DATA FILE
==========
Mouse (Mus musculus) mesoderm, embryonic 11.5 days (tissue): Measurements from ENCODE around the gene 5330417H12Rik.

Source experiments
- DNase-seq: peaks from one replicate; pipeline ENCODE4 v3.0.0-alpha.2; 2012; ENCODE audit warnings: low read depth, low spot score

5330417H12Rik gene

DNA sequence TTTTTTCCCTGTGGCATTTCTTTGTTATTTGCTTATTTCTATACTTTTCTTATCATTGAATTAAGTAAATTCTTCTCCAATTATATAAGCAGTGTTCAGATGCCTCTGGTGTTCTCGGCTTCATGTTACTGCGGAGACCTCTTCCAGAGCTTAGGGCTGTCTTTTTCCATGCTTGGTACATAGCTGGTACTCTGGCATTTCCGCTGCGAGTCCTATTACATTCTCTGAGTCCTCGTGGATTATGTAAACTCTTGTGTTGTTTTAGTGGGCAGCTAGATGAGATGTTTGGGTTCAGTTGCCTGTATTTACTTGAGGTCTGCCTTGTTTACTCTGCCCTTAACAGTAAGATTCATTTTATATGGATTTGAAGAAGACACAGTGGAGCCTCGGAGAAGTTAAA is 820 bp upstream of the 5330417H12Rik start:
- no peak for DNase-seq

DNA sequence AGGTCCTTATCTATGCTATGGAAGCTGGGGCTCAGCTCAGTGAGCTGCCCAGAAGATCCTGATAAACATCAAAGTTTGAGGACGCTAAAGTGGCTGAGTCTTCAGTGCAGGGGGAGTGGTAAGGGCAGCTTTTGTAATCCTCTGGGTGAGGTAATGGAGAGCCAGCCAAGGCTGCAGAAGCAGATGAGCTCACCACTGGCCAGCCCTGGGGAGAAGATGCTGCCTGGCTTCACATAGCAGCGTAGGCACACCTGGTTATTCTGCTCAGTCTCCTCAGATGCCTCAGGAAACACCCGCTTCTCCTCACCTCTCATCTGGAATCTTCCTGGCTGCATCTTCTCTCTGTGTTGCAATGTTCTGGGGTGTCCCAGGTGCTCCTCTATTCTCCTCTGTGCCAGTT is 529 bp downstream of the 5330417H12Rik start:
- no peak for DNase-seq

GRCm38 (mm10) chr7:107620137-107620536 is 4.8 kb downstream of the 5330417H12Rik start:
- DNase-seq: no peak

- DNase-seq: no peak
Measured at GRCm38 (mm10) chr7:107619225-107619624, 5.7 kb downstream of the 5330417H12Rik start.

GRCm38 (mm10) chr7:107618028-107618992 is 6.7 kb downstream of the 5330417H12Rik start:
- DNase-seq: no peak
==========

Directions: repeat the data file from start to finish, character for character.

Mouse (Mus musculus) mesoderm, embryonic 11.5 days (tissue): Measurements from ENCODE around the gene 5330417H12Rik.

Source experiments
- DNase-seq: peaks from one replicate; pipeline ENCODE4 v3.0.0-alpha.2; 2012; ENCODE audit warnings: low read depth, low spot score

5330417H12Rik gene

DNA sequence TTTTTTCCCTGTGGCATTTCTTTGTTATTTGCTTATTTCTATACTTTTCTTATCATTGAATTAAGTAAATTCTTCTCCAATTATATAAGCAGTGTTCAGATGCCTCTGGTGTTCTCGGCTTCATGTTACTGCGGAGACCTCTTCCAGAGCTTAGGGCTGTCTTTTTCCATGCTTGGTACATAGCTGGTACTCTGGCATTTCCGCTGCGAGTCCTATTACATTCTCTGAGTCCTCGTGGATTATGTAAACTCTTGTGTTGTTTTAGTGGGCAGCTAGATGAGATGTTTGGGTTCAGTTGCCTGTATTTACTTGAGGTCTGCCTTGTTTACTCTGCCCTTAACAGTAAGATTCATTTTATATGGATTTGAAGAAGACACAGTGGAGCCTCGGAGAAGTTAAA is 820 bp upstream of the 5330417H12Rik start:
- no peak for DNase-seq

DNA sequence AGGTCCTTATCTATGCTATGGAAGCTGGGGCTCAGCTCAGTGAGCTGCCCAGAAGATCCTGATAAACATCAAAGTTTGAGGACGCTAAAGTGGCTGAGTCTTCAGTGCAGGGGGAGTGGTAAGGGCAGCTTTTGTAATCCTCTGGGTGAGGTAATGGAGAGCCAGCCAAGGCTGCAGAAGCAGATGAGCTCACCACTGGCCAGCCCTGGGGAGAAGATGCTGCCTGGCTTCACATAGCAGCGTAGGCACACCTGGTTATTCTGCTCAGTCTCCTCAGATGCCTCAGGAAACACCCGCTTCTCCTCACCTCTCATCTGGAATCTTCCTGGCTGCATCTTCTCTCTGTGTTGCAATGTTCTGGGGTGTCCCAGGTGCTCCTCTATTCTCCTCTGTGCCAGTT is 529 bp downstream of the 5330417H12Rik start:
- no peak for DNase-seq

GRCm38 (mm10) chr7:107620137-107620536 is 4.8 kb downstream of the 5330417H12Rik start:
- DNase-seq: no peak

- DNase-seq: no peak
Measured at GRCm38 (mm10) chr7:107619225-107619624, 5.7 kb downstream of the 5330417H12Rik start.

GRCm38 (mm10) chr7:107618028-107618992 is 6.7 kb downstream of the 5330417H12Rik start:
- DNase-seq: no peak